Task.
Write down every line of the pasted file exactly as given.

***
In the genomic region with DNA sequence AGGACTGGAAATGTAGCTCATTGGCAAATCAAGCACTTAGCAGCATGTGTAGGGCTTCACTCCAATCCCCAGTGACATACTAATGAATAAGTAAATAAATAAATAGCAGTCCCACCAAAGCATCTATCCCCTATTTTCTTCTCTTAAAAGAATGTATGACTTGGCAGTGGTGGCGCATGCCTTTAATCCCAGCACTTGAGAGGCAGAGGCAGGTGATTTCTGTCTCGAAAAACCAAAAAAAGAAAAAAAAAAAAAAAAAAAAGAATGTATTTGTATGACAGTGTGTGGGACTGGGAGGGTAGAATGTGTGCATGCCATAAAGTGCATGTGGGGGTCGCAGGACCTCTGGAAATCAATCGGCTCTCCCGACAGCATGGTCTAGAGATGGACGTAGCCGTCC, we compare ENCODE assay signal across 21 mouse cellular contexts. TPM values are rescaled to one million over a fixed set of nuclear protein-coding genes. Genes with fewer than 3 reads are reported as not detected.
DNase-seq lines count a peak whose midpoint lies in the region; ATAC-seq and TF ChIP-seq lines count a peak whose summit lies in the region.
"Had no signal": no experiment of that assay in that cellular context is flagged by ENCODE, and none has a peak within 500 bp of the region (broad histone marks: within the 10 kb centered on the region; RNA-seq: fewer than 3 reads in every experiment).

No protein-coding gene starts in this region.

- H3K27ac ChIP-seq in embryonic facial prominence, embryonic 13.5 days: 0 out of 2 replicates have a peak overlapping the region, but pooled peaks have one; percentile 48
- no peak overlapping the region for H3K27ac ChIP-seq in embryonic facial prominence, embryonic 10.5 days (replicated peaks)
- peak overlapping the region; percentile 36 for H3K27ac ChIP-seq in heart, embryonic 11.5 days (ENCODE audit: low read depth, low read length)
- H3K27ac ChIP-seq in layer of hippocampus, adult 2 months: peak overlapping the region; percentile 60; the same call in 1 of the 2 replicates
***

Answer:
In the genomic region with DNA sequence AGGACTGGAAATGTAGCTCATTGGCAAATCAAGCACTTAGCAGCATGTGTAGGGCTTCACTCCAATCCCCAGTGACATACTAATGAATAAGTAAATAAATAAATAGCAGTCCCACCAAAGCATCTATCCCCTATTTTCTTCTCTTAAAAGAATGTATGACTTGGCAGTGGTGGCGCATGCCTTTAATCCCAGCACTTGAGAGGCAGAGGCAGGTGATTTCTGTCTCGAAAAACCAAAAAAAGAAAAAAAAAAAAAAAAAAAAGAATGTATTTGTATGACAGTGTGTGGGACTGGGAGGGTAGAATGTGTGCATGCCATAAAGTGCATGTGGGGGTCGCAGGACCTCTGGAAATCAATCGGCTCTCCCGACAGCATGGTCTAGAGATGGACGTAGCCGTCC, we compare ENCODE assay signal across 21 mouse cellular contexts. TPM values are rescaled to one million over a fixed set of nuclear protein-coding genes. Genes with fewer than 3 reads are reported as not detected.
DNase-seq lines count a peak whose midpoint lies in the region; ATAC-seq and TF ChIP-seq lines count a peak whose summit lies in the region.
"Had no signal": no experiment of that assay in that cellular context is flagged by ENCODE, and none has a peak within 500 bp of the region (broad histone marks: within the 10 kb centered on the region; RNA-seq: fewer than 3 reads in every experiment).

No protein-coding gene starts in this region.

- H3K27ac ChIP-seq in embryonic facial prominence, embryonic 13.5 days: 0 out of 2 replicates have a peak overlapping the region, but pooled peaks have one; percentile 48
- no peak overlapping the region for H3K27ac ChIP-seq in embryonic facial prominence, embryonic 10.5 days (replicated peaks)
- peak overlapping the region; percentile 36 for H3K27ac ChIP-seq in heart, embryonic 11.5 days (ENCODE audit: low read depth, low read length)
- H3K27ac ChIP-seq in layer of hippocampus, adult 2 months: peak overlapping the region; percentile 60; the same call in 1 of the 2 replicates